“The markets are the same now as they were five to ten years ago because they keep changing- just as they did then.” Ed Seykota
“If you put the federal government in charge of the Sahara Desert, in 5 years there’d be a shortage of sand.” Milton Friedman
As the third quarter drew to a close, Canada had yet to come to terms with the US and Mexico on a renewed trade agreement. Investors woke up on Monday, October 1, 2018 to news that a deal had in fact been cobbled together at the last minute and that all was well in the world. The initial reaction of the markets was positive. Whether this positive sentiment remains will become apparent as the details of the agreement become known and are implemented. However, during the third quarter, market sentiment was buffeted not only by trade tensions but also by many geopolitical factors around the globe.
In Canada, the S&P/TSX Total Return Index declined 0.6% in the quarter led largely by the Materials sector (down 12.9%) as industrial commodity prices were negatively influenced by trade tensions. The US market advanced 7.7% as measured by the US dollar denominated S&P 500 Total Return Index in the third quarter as the economy continued to show positive momentum. Unlike the second quarter, larger capitalized companies outperformed smaller companies led by Health Care that advanced 15% in the quarter. The S&P SmallCap 600 gained 4.7% in the quarter. Chinese and the Emerging markets were mostly negative. The Canadian dollar gained 1.7% to its US counterpart.
|Toronto Stock Exchange||-4.5%||6.8%||-0.6%||1.4%|
|91 Day T-Bill||0.3%||0.3%||0.3%||0.9%|
* Europe, Asia and Far East Index
** Canadian Universe Bond Index
Expectations regarding the pace of global economic growth have been diminishing over the third quarter. The synchronized global expansion that economists were forecasting in late 2017 and early 2018 is a little less synchronized as disparities have become more evident. The developed economies continue to exhibit progress while those in the emerging markets have begun to falter.
The growing disharmony of various economies is fostering a more uncertain outlook as we head towards year end and beyond. Recent imbalances in production between the oil exporting nations due to circumstances in the Middle East and Venezuela have had a positive effect on the economies of the remaining exporters but higher energy prices have had a negative effect on importers. Countries with high debt levels are being negatively impacted as financial markets feel the effects of monetary tightening in the developed world. In addition, rising tariffs are beginning to moderate trade flows and manufacturing.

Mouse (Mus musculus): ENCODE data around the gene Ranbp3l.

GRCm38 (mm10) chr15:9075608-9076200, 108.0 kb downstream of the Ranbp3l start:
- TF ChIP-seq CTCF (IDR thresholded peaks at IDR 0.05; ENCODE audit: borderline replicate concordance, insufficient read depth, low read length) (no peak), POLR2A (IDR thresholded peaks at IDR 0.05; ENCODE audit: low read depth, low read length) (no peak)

Declining trade volumes, diminished air traffic and the weakening expectations of global purchasing managers all are contributing to fears of a global economic synchronized slowdown as opposed to the synchronized growth expectations of less than a year ago.
Trade tensions, precipitated largely by the Trump administration, continue to dominate the news. While the major focus has been on the disputes that the US has engaged with China and Canada, trade disputes with Japan, the European Union and other markets are coming more into focus now that negotiations on the USMCA (US, Mexico, Canada Agreement) have been settled (but not yet passed by the respective governments).
The fallout from higher interest rates is also causing great concern. Debt levels in the advanced economies of the US, Europe and Canada are now higher than the levels preceding the financial crisis of 2008. In the US, student debt now exceeds $1.5 trillion; double that of ten years ago and the second highest source of debt after mortgages. More than 10% of student debt is in arrears. US corporate debt has also grown dramatically over the past ten years. Some $1.4 trillion of US corporate debt is rated BBB, or just above junk status, as investors have stretched for higher yield in the low rate environment.
Emerging market debt is also concerning as interest rates rise. All of the countries in the emerging markets have debt to GDP ratios above 100%; China is over 150%. Much of the emerging market debt is denominated in US dollars making repayment more challenging when local currencies devalue.
Until this point, the US market has been the leading global market with strong employment, positive economic growth and growing corporate earnings on the back of the latest tax cuts. A tax holiday for repatriated earnings resulted in over US$300 billion being repatriated in the first quarter much of which has been remitted to shareholders as opposed to invested in capital expansion. Thus far the tax cuts have resulted in a 33% decline in taxes collected from business at a time when government budget deficits are ballooning.
In this environment, we suggest caution. Investments in financially strong, well managed companies are suggested.
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